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2021 Law Changes Coming to New Mexico

gold statue of woman holding a sword and the legal scales

As a resident of New Mexico, it’s important to stay up-to-date on the state laws that could impact your life and well-being. At Buckingham & Vega Law Firm, we want to ensure all state residents understand their legal rights, options, and obligations. As a new year approaches, so do new laws. Let’s take a look at the 2021 law changes coming to New Mexico.

New Mexico’s Legislature

The New Mexico Legislature convenes in Santa Fe at noon on the third Tuesday in January of each year. The Legislature holds 60-day sessions in off-numbered years and 30-day sessions in even-numbered years. During the daily sessions, a roll call starts the session, and the session lasts until the immediate business is considered finished. Those sessions are when most of the law amendments and additions are made. The governor, however, can call the Legislature into a special session at any time. The Legislature also has the option of calling itself into an extraordinary session.

State Law Changes for the New Year

For a bill or potential amendment to come into law, there’s a specific process that takes place. First, the bill is introduced in the House of Representatives or Senate. It’s assigned a number, read twice, ordered, printed, and referred to the proper committee. Then, the committee can assign one of the following recommendations: Do Pass, Do Pass As Amended, Do Not Pass, Without Recommendation, or Without Recommendation As Amended.

When a favorable committee report is adopted, the bill is placed on the calendar and scheduled for a third reading. Following a debate, a final vote is recorded and the bill is sent to the other chamber—which repeats the process. After the bill is passed by both houses, it is sent to the governor, who has the ability to sign, veto, or partially veto the bill. The Legislature can override the governor’s veto by a two-thirds vote.

It’s important to note that not all bills go into effect at the same time. Some become law 90 days after the Legislature adjourns, while others take effect at the start of the next fiscal year or calendar year. There’s also an emergency clause that allows a law to become effective immediately.

Waiving Penalties for Withheld Taxes

In an effort to provide economic relief during the COVID-19 pandemic, New Mexico is waiving interest and penalties for withholding taxes due March to July 2020 until April of next year. As long as the taxes are paid by April 25, 2021, previously withheld tax payments will not result in interest or penalties. Several taxes apply to this waiver, including income, corporate, gross receipts, and employer withholding tax.

Taking a Look at Redistricting

Redistricting is the process of drawing new congressional and state legislative boundaries. Those boundaries form what are referred to as districts, which is where we get our three Unites States representatives and 112 state legislators. The House of Representatives is made up of 70 districts, while the State Senate is made up of 42 districts. New Mexico plans to draft and enact new district maps after the competition of the 2020 census.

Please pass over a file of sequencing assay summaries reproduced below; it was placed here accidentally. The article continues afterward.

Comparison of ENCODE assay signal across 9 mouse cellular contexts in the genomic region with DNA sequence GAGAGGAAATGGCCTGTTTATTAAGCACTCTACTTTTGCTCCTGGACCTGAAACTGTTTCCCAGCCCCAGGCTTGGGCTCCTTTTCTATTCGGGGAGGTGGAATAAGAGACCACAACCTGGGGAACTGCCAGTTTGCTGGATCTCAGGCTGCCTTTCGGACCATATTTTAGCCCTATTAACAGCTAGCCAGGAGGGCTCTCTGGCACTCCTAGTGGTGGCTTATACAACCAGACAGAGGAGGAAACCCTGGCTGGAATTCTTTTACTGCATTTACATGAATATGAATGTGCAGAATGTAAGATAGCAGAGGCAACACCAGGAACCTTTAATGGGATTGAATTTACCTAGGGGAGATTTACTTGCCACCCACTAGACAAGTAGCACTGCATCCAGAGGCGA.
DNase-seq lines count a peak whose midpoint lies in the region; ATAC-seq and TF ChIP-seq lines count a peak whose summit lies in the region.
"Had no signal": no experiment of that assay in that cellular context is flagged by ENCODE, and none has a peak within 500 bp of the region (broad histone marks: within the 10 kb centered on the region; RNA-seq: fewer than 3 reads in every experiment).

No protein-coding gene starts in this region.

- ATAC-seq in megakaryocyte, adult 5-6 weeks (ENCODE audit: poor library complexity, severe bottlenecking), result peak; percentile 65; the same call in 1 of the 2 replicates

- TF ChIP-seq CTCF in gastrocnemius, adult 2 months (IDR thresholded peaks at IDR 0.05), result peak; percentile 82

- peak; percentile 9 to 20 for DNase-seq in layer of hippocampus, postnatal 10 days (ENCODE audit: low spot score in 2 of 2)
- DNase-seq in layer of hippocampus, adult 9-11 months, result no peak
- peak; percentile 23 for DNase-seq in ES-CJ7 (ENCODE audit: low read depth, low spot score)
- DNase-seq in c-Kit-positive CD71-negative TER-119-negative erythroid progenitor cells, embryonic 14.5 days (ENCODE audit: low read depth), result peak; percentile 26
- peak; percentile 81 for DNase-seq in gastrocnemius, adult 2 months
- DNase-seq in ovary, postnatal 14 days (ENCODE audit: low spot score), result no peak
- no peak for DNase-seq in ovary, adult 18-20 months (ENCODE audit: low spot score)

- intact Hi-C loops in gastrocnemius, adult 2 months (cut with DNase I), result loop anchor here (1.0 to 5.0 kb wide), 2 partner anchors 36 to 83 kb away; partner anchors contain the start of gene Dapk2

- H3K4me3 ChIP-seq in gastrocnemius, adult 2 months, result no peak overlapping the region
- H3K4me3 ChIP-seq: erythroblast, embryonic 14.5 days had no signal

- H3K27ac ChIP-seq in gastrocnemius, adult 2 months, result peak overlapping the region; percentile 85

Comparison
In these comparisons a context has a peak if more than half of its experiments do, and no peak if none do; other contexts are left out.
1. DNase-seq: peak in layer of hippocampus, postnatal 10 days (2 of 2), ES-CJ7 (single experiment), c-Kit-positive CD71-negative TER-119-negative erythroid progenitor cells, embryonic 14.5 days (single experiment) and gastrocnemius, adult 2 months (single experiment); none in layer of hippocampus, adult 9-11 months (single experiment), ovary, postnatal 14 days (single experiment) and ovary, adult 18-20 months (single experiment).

According to federal law, districts must have nearly equal populations and must not discriminate on the basis of race or ethnicity. State statutes require that all districts be reasonably compact, not split votes, and attempt to preserve communities of interest and take into consideration political and geographic boundaries. Counts for redistricting will be released by April 1, 2021.

Legalizing Marijuana in 2021

Over the past two years, New Mexico has seen some major law changes in the way of marijuana. For example, in April 2019, SB 323 was signed by Governor Michelle Lujan Grisham, which decriminalized up to half an ounce of marijuana. The penalty for possessing up to half an ounce is a $50 civil fine, instead of potential jail time.

In addition to that, in June 2019, New Mexico was one of 33 states to remove criminal penalties for the use of medical marijuana and the state’s Department of Health added additional qualifying conditions to the state’s medical cannabis program, raising the total to 28.

While the legalization of marijuana was on the 2020 agenda, SB 115 was unable to make it through the legislature in its short 30-day session. The bill was approved by the Senate Public Affairs Committee but was tabled by the Senate Judiciary Committee just days before the 2020 session ended. Now, the focus will shift to legalizing marijuana in 2021. Polling suggests that the majority of state residents support legalizing, taxing, and regulating cannabis for adult use.

For more information on state laws, contact Buckingham & Vega Law Firm today.

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